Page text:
Featured News - Current News - Archived News - News Categories

Senate Republicans call on governor to remove utility tax surcharge extension from executive budget

by jmaloni

Press release

Tue, Feb 5th 2013 03:35 pm

Senate Republican Leader Dean Skelos and members of the Senate Republican Conference were joined Tuesday by leaders of statewide business organizations to urge Gov. Andrew Cuomo to remove the proposed extension of the utility tax surcharge from his executive budget. The 18-a surcharge, which has increased utility bills for every ratepayer in the state, is scheduled to expire on March 31, 2014. The governor's proposed five-year extension would cost businesses and consumers a total of almost $3 billion.

Senate Republicans were joined at a Capitol news conference by representatives of the Business Council of New York State, the National Federation of Independent Businesses, the Manufacturers Association of Central New York, the New York Farm Bureau and AARP. Other businesses groups, including Unshackle Upstate and the Long Island Association, also support the Senate's call to end the utility tax surcharge as scheduled.

"Allowing this tax surcharge to expire will make New York more economically competitive, reduce costs on businesses, help expand our economy, and create new private sector jobs," Skelos said. "This is a key element of our job creation agenda for this year. New Yorkers already pay some of the highest utility rates in the country and this is an opportunity to give them a break and bring those bills down."

"Every day, ratepayers from across our state call my office and ask, 'Why is my utility bill so high?' " said Sen. George Maziarz, chairman of the Senate committee on energy and telecommunications. "The answer to that question is the numerous taxes and fees imposed on businesses and consumers alike, the worst of which is the 18-a assessment. This tax hits every single business and residence in our state, and increases the cost of energy by $509 million a year. I, along with my colleagues in the Republican conference, voted against this tax when it was imposed and we simply will not stand by silently as the can is kicked down the road for five more years. When this tax was adopted by Senate Democrats, we were promised, and in turn we promised our constituents, that it would be temporary. It's long past time that we kept that promise."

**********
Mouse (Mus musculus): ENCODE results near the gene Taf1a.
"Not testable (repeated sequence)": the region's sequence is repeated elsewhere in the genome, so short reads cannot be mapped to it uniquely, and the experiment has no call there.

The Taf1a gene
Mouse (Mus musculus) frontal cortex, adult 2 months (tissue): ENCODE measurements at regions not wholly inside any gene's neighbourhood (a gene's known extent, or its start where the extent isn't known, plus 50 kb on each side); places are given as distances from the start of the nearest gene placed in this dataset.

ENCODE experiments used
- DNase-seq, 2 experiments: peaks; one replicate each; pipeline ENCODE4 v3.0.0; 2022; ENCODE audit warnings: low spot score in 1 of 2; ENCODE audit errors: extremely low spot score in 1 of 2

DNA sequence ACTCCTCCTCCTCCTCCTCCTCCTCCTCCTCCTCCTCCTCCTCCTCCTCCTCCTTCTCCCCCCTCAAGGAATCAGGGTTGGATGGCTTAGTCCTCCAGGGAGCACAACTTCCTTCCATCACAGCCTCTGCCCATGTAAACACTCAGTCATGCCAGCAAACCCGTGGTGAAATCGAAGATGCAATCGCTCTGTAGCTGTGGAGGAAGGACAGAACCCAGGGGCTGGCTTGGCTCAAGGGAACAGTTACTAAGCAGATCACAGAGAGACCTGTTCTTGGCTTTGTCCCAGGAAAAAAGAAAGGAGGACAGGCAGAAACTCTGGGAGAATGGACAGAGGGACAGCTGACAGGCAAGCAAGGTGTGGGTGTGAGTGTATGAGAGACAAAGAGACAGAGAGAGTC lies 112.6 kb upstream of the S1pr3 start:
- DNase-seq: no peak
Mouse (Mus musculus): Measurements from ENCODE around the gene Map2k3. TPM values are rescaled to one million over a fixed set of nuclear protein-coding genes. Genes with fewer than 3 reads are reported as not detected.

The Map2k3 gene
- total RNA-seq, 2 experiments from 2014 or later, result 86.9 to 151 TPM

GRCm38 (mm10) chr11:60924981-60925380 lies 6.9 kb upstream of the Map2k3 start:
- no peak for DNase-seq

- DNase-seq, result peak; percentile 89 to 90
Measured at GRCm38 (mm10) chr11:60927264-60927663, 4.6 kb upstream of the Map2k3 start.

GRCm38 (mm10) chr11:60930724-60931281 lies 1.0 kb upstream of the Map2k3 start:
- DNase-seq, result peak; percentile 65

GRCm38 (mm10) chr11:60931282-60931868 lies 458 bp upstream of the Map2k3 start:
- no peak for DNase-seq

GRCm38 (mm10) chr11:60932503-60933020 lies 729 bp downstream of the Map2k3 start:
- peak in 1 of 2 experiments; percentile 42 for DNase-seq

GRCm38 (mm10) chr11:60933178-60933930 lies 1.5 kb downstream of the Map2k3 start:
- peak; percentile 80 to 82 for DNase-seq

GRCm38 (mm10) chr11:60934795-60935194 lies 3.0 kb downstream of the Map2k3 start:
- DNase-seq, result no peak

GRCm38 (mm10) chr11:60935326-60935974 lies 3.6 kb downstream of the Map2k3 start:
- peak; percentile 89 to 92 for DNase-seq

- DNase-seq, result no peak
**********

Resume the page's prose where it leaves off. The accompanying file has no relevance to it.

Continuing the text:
The proposed extension would cost energy ratepayers $509 million for this year and the following four years, as well as $255 million in state fiscal year 2018-19. The total impact of the extension would be $2.8 billion, with most of the burden falling on small and large businesses, particularly manufacturers that use large amounts of energy. Senate Republicans said the governor should use the 21-day amendment process to remove the proposed extension from his budget plan. The actual impact on the state fiscal year 2013-14 budget of ending the surcharge would be $236 million, a small amount in the context of a $136.5 billion budget.

According to figures from National Grid, the impact of the energy tax extension on a typical large business is estimated at $30,000 per year. The added cost on a typical small business would be about $540 per year and average household utility bills would increase by $55 per year.

The energy tax surcharge was imposed in 2009 by Senate Democrats and Gov. David Paterson on electric, gas, steam and non-municipal water services. Every Senate Republican voted against it. The surcharge was intended to be a temporary measure that would expire on March 31, 2014. However, the 2013-14 executive budget proposes to extend the tax surcharge for another five years.

Heather Briccetti, president and CEO of The Business Council of New York State Inc., said,
"New York's electric rates are heavily burdened by hidden taxes. A report by Public Policy Institute finds more than one-quarter of electric bills in New York are from state and local taxes. Extending the so-called 'Section 18-a' fee will cost all energy consumers in the state at total of $2.8 billion. We urge the governor to reconsider and use the 21-day amendments process to amend or remove Part N. In 2009, when this temporary fee was imposed, there was an explicit promise to the people of the state that this tax would not be permanent."